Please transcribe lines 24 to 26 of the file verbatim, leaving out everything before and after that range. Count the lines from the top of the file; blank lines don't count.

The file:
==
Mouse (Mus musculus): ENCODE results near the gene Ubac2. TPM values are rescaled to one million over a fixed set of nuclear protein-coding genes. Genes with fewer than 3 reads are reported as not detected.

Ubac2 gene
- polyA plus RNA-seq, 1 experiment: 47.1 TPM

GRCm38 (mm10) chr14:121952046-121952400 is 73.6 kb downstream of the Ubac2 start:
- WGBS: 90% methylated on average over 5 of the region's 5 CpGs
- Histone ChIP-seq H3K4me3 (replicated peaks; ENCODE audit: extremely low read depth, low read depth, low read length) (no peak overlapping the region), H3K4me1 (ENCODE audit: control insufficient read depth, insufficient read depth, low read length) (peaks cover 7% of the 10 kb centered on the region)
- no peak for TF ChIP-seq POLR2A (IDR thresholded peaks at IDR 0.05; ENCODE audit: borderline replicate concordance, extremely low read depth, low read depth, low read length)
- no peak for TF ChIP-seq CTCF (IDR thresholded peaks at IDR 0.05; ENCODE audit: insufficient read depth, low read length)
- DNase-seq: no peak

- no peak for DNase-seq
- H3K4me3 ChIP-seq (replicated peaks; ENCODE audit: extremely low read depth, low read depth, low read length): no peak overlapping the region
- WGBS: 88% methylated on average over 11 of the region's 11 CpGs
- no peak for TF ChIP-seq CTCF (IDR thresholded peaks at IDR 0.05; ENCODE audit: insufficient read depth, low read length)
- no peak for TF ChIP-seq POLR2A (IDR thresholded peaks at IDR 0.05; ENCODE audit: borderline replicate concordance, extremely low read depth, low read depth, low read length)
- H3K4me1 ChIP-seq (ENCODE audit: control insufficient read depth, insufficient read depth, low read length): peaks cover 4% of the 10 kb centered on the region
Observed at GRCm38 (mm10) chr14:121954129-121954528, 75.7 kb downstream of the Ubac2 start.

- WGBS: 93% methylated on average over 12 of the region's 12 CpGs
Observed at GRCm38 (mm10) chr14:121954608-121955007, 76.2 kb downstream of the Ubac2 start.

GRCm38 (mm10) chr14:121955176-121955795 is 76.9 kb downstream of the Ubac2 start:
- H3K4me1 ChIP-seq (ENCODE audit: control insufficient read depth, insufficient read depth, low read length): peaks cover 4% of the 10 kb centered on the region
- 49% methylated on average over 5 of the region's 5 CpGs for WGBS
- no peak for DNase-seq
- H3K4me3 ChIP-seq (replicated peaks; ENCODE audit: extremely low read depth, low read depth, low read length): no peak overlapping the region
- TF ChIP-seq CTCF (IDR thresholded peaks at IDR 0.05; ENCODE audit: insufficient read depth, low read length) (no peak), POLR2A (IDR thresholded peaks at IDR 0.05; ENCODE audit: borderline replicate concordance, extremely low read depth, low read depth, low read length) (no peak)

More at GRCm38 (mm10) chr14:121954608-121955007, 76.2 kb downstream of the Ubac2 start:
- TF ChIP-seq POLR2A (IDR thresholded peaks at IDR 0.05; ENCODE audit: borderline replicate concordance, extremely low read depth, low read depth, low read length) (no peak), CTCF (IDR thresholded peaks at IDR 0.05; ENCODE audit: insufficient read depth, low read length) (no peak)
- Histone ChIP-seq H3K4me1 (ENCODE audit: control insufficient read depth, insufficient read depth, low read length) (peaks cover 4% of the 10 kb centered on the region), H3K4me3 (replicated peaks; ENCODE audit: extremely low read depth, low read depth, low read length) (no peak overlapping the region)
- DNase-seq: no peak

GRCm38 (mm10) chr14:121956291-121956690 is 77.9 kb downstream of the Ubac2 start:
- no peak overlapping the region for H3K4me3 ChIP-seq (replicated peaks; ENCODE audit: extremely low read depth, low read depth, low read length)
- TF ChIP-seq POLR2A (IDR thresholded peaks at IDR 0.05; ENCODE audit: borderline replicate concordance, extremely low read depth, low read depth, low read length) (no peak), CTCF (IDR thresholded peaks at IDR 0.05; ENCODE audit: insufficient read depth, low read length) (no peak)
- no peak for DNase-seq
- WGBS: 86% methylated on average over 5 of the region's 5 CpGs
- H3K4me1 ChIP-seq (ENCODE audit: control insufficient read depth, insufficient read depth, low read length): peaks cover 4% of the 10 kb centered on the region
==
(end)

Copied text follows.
- TF ChIP-seq CTCF (IDR thresholded peaks at IDR 0.05; ENCODE audit: insufficient read depth, low read length) (no peak), POLR2A (IDR thresholded peaks at IDR 0.05; ENCODE audit: borderline replicate concordance, extremely low read depth, low read depth, low read length) (no peak)

More at GRCm38 (mm10) chr14:121954608-121955007, 76.2 kb downstream of the Ubac2 start:
- TF ChIP-seq POLR2A (IDR thresholded peaks at IDR 0.05; ENCODE audit: borderline replicate concordance, extremely low read depth, low read depth, low read length) (no peak), CTCF (IDR thresholded peaks at IDR 0.05; ENCODE audit: insufficient read depth, low read length) (no peak)